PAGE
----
Just a brief work in progress post, really:
Just a brief work in progress post, really:
Green colours tend to be either warm (highlighted by adding yellow) or cold (add white).
I used a cold shade on Typhus – partly so it would remain consistent with the other death guard army models; but also because it would act as a contrast for weathering.
Basecoat – Loren Forest:
Shade – wash with black + smoke:
Layer – Loren Forest + a small amount of the black /smoke mix:
Adding black/smoke doesn’t make a huge difference – but it creates a smoother transition between layers.
Layer – Loren Forest + Death Guard Green:
Layer – pure Death Guard Green:
Wash – I used a thin layer of smoke to redefine the armour here. It’s not strictly necessary, but I find it helpful:
Layer: Death Guard Green + Nurgling Green:
Because Nurgling Green contains a fair amount of white, it leads to a slightly chalky effect – as can be seen on the underside of the arm:
But this is helpful – as the splotches and marks will serve as a guide for painting damage.
Paint scratches/chips with black+ smoke:
Highlight the edges of the armour and the damage with Nurgling Green. On the largest chips, use Nurgling Green + White:
Glaze over all the armour with Olive Green:
Glaze around the recesses with a dark purple (black + burnt cadmium red + xereus purple + smoke), and inside the recesses with a lighter version of the mix (i.e. omit black):
I thought this added a bruising effect.
Apply a final glaze over all of the armour with a yellow-ochre colour – I used leather brown, as I didn’t want the armour to look too warm:
If you find that glazing results in unwanted patches, stipple over these gently with Death Guard Green – which will blend them into the surrounding area.
If the edges lose their definition, re-highlight with Nurgling Green.
When glazing, I used a gel medium:
This is not vital, but it does make the paint easier to control on a model which is as curved and heavily recessed as Typhus.
Basecoating is not the most enjoyable stage of painting; but it’s the foundation of the finished miniature. So it’s worth being thorough.
Rather than use this post to go through paint recipes, I thought it would be more helpful to discuss some general guidelines for painting complex miniatures.
Before you begin, I would recommend investing in a notebook, to keep a record of any paints used – because it’s easy to forget. You can also use the pad to sketch out freehand designs; or jot down ideas for bases.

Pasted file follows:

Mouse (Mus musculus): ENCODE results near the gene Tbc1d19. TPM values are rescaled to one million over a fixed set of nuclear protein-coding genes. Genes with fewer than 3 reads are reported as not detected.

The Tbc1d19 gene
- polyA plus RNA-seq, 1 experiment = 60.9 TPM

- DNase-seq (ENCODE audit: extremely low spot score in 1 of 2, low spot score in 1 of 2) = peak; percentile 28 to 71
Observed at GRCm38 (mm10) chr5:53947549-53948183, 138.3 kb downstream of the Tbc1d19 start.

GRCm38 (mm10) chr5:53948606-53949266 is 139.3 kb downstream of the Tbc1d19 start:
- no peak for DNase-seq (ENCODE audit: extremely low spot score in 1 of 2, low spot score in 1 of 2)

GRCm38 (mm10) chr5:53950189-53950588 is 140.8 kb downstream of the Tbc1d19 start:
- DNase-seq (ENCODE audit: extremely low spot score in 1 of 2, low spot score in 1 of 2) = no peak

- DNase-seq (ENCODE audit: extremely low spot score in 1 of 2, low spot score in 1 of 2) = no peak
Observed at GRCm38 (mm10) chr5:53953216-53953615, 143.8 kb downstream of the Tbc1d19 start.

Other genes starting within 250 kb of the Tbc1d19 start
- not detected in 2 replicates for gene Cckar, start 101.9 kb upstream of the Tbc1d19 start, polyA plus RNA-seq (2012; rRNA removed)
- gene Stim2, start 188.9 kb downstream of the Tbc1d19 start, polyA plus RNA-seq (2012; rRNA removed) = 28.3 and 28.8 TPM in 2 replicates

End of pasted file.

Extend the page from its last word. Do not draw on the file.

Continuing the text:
It’s also worth using different kinds of brushes, for various painting tasks:
From top to bottom:
And as a final preparatory stage…planning your colour scheme. This is not vital – because if something ends up looking wrong, you can always paint over it. But it is worthwhile giving some thought to it, before you begin painting.
A bit of research – or even the colour schemes suggested by Games Workshop – are good places to start, if you’re stuck for inspiration.
These were the colours I used, but I will go through them in more detail at a later date:
As always, the golden rule is to thin your paints: several diluted layers of paint are usually better than one heavy application.
But how thin? There isn’t really a definitive answer. Paints themselves vary in density – and sometimes don’t need to be thinned down: for example, when drybrushing.
As a rough guide though, I recommend a paint-to-water ratio of at least 2 parts paint to 1 part water. I mainly use paint of that thickness when applying the first layer – but then thin it slightly for successive layers; so it has a ratio of 2:2.
It needs to be watered-down further for washes (c. 1 part paint to 4 parts water), and at its thinnest for glazes (c. 1:8).
I can’t make diagrams, but I’ve demonstrated this below:
From left to bottom-right (ignore the top-right splotch of paint):
Ultimately, it requires trial and error: if paint is too thick, it obscures details, and looks rough. If it’s too thin, it runs uncontrollably – and will require inordinate layers, if you want to create a solid coat.
When applying basecoats, I start with the largest area; which was the armour here:
It usually takes 3-4 thin layers of paint, before it looks opaque.
I find it best to complete sections one at a time (e.g. an arm) rather than trying to finish the whole of the armour at once – otherwise it feels like you’re getting nowhere.
I would also recommend viewing the model from multiple angles, to make sure you haven’t missed any parts:
As you can see, the underside of the model’s right arm looks a bit patchy, and required more layers of paint.
When the bascoat colours are done, you can get a clear picture of what the finished model will be like (I know it looks as if Typhus is wearing brown shoes here – bear with me):
As before, really, it’s best to double-check/tidy-up the model at this stage.
Once you’re happy with it, apply an all-over wash of black+brown, in several thin layers:
This adds shading – but for present purposes, it brings out details; which makes it much easier to paint them later.
Ensure each wash has dried before adding another layer, though – otherwise it will remove any paint which is still wet. Extra attention is sometimes required for deeper recesses (like underneath the shoulder plates).
You may get a pooling effect in places – if so, just leave these to dry; as they can be painted over during subsequent stages.
Once all of this is complete, you can focus on the individual aspects of a model – I will go through these in the upcoming posts.